New Report Finds That More Biking and Walking Does Not Increase Crash Rate
A new report by the Department of Transportation’s Federal Highway Administration (FHWA) found that when the rate of walking and biking went up, the crash rate did not.
“Report to the U.S. Congress on the Outcomes of the Nonmotorized Transportation Pilot Program,” was released in honor of National Bike Month, which occurs each May.
It is an “eye-opening report on the value of investing in nonmotorized transportation,” Transportation Secretary Ray LaHood wrote in his blog “FastLane” earlier this month, acknowledging the value of bicycling as a transportation option and as exercise.
“Of course, when I was a kid, every month was bike month,” LaHood wrote. “Your bike was how you went everywhere. But somewhere along the way, things changed among kids as well as adults, and the percentage of Americans bicycling as a form of transportation declined.”
The report is the summation of the FHWA’s four-year effort “to construct a network of sidewalks, bicycle lanes, and pedestrian and bicycle trails connecting directly with schools, residences, businesses, recreation areas, transit centers, and other community activity centers,” LaHood noted.
The pilot program was launched in four communities: Columbia, Mo.; Marin County, Calif.; Minneapolis, Minn.; and Sheboygan County, Wis.The results demonstrate “that education and engineering can work together to make bicycling more convenient and safer,” La Hood wrote. The program, he said, “has proven to be a great success.”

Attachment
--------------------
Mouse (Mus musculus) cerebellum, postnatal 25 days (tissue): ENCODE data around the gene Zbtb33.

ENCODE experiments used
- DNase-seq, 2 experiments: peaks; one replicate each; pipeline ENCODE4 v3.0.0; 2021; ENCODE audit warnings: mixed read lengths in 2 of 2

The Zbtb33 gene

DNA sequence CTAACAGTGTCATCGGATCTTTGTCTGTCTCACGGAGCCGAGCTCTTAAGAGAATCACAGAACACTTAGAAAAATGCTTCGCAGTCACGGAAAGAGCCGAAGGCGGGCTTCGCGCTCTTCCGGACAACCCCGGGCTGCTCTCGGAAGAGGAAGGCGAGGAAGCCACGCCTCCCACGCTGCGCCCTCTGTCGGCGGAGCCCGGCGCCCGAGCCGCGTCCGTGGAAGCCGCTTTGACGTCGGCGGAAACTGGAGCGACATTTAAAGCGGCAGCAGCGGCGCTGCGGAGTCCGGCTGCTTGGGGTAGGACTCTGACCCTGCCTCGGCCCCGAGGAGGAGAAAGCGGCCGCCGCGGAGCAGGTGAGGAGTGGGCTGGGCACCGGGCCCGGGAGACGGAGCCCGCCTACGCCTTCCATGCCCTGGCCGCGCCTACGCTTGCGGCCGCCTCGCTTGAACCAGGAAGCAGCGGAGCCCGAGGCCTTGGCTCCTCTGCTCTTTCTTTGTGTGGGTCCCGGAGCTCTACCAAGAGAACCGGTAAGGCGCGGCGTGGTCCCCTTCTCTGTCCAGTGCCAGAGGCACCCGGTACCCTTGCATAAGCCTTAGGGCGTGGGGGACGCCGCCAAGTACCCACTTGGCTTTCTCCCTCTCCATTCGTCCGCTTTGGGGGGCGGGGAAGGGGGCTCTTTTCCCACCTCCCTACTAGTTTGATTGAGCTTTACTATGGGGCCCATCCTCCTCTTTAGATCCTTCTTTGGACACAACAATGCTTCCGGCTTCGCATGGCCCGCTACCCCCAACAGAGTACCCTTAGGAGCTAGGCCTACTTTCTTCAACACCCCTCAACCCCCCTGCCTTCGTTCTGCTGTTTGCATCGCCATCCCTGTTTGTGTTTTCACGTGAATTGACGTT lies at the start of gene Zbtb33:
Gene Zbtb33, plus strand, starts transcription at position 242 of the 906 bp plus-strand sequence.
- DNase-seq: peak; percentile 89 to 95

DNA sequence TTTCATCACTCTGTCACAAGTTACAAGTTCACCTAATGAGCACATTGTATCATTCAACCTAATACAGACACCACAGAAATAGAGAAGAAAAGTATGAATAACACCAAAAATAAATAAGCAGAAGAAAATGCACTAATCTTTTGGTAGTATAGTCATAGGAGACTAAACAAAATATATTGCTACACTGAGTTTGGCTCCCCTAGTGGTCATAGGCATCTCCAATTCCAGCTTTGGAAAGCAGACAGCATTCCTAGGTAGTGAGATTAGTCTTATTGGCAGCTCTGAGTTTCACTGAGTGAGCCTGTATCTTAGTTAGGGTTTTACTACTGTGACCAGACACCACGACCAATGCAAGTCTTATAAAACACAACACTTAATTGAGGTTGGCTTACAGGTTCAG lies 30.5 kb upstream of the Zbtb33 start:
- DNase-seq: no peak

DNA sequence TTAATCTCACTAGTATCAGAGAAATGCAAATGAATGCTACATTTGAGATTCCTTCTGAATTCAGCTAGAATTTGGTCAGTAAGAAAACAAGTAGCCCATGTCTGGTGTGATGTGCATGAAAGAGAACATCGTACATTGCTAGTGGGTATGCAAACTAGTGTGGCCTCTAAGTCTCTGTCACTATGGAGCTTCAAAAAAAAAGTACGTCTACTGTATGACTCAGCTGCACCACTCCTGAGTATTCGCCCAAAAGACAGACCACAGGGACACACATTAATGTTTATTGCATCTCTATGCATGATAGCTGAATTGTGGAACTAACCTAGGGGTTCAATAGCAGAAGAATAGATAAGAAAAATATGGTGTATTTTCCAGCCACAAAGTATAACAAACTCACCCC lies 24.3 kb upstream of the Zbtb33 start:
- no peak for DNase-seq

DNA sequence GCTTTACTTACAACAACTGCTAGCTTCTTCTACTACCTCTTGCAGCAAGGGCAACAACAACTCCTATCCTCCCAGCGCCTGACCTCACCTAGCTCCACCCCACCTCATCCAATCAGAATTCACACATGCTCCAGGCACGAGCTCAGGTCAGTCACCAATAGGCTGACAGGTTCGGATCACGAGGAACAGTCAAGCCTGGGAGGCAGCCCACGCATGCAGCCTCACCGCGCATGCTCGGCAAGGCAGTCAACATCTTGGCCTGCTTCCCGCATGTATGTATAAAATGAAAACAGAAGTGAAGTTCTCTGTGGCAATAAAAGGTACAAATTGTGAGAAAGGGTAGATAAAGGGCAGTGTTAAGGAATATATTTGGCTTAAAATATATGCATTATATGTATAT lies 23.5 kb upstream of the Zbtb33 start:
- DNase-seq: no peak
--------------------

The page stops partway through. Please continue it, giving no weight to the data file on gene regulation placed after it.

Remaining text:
LaHood noted some of the major findings:
- ·Over four years, people in these four communities alone walked or bicycled an estimated 32 million miles they would have otherwise driven
- The communities saw an average increase of 49 percent in the number of bicyclists and a 22 percent increase in the number of pedestrians
- The percentage of trips taken by bike instead of car increased 36 percent, and those taken on foot increased 14 percent
- While each pilot community experienced increases in bicycling and walking, fatal bicycle and pedestrian crashes held steady or decreased in all of the communities
The report also found that in the pilot communities in 2010, additional nonmotorized trips reduced the economic cost of mortality by an estimated $6.9 million; an estimated 22 pounds of CO2 per person were saved, which is the equivalent to saving more than one gallon of gas per person, or nearly 1.7 million gallons of gas from 2007 to 2010; and many people tried bicycling for the first time.